Old School Marketing: Still Effective in the Social Media Age
September 3, 2019
by David Salisbury
Companies increasingly rely on online and social media marketing to connect with modern audiences, jumping aboard trending hashtags, slang, memes, etc. However, as online content is getting more saturated and more companies compete, they’re creating an endless mass of online content that’s ever harder to build a brand in. Thus it’s good to remember there are still tried-and-true classic means of advertising that remain exceedingly effective.
Believe it or not, some people actually do read those junk mail leaflets, offers, and promotions. In fact, a lot of people do. Customer response rates increased over 40% in 2016.  It’s also comparable with social media marketing’s return on investment, or ROI – Direct mail’s ROI is 29%, only one percentile lower than that of social media.  This could be due to direct mail landing directly into the hands of a person to read immediately, whereas the endless stream of advertisements popping up in a Facebook or Twitter news feed become static noise for the eyes and very little gets retained.
This is backed up by a 2015 United States Postal Service study that concluded readers gloss over digital media much quicker than with printed content.  The study finds people take more time to read printed materials, build a stronger emotional investment in physical content, and will thus remember the advertising more effectively. Printed content also shows a larger effort on behalf of the marketer, creating more trust and belief in the ads than just quick posts added onto social media.
It’s odd to think we’ve reached a point in the digital age where electronic mail is considered “old school” and dated due to social media’s instantaneous content creation. However, only the naïve believe it’s time has passed. A McKinsey & Company study in 2019 found that email marketing is 40 times more effective and results in 3 times more sales than social media marketing.  This is likely because people separate their business and financial worlds away from social media realms typically reserved to personal lives and leisure. More serious transactions like banking, job hunting, and professional correspondence are usually done via emails. Thus, pitching business and sales offers via email is a more logical avenue.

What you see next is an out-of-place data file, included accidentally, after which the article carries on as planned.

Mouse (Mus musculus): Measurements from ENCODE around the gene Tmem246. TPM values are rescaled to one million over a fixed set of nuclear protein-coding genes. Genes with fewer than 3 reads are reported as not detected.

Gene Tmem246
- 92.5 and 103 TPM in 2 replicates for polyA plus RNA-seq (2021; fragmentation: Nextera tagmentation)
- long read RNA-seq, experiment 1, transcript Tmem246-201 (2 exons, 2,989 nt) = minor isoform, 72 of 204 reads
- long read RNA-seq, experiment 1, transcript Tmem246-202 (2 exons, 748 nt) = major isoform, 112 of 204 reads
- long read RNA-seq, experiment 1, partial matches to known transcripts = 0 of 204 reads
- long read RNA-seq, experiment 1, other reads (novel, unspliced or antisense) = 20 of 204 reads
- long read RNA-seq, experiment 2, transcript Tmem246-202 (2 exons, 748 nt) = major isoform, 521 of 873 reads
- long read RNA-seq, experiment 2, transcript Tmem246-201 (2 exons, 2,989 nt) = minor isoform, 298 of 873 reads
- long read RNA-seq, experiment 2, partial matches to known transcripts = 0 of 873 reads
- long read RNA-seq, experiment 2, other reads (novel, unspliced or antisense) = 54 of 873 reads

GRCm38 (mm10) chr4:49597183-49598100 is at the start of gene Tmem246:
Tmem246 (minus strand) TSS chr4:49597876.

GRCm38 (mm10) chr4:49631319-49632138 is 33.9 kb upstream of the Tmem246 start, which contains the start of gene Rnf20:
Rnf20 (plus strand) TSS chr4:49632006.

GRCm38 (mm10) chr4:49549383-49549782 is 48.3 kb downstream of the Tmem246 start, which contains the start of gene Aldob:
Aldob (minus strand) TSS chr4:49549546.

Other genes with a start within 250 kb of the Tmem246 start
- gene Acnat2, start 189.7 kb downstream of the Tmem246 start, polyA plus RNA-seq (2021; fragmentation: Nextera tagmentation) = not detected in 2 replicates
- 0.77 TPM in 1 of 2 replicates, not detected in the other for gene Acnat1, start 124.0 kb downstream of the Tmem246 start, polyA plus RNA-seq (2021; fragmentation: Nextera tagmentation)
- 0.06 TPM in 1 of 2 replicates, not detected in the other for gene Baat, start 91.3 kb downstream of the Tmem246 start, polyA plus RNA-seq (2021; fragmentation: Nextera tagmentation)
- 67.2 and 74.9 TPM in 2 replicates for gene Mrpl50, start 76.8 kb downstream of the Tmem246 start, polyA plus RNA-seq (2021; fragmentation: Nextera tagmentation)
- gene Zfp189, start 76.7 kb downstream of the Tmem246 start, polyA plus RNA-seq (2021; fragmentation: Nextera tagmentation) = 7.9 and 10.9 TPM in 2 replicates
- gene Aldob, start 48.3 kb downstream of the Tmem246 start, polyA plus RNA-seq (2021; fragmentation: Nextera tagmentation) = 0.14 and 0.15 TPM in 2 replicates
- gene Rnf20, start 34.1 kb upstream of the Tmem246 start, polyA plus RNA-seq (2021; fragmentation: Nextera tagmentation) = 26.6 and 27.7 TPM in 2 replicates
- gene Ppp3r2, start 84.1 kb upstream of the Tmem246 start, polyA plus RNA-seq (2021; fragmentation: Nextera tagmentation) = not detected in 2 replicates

The number of people with email is expected to reach 3 billion next year. To consider email’s marketing potential dead with numbers like that is downright foolhardy. Furthermore, email boasts an ROI of near 125% - over quadruple that of social media marketing. Perhaps it’s because older people with larger bank accounts stay true to email for business and financial transactions. The number of people using social media for financial decisions could increase as Gen Z and younger Millennials grow older. However, until then, email marketing is still clear financial gold.
People connect with each other over social media sometimes having never met face to face. These relationships come and go frequently, often never resulting in a one-on-one meeting or interaction. Likely because simple text back and forth does not sustain an emotional investment in another person. This could also explain why face-to-face networking remains one of the most powerful ways of promoting one’s brand, establishing invested relationships with business peers, and navigating the business landscape.
This is why industry workers of all stripes still travel the country and shell out registration fees to attend conferences where they get to meet potential new employers or partners. Over 80% of new hires are found through person-to-person networking and near 70% of entry-level professionals say in-person interactions create investment in a potential new company.  This also explains why the numbers of entrepreneurs attempting to launch the next great company continue to grow at conferences like SXSW and TechCrunch Disrupt. If a business could explode with nothing more than a keyboard from a one-room apartment, there’d be no reason to leave the house. Digital still cannot beat the human touch.
However, there are rumblings that indeed the human touch could become obsolete. According to the CMR article “Understanding the Role of Artificial Intelligence in Personalized Engagement Marketing,” AI could offer personalization that can deliver better marketing results when done using AI mechanics and curation strategy.  Social media marketing is already doing this by auto populating your news feed with products you might be interested in based on online searches. How honed in on a customer it will become is yet to be seen. Currently, however, old tactics still have plenty of power left in them.
About the Author
David Salisbury is an Editorial Associate at California Management Review / Berkeley Haas Case Series. He holds a BA in Communications from Michigan State University and has worked six years in the San Francisco Bay Area tech industry. He is also an accomplished filmmaker and musician.
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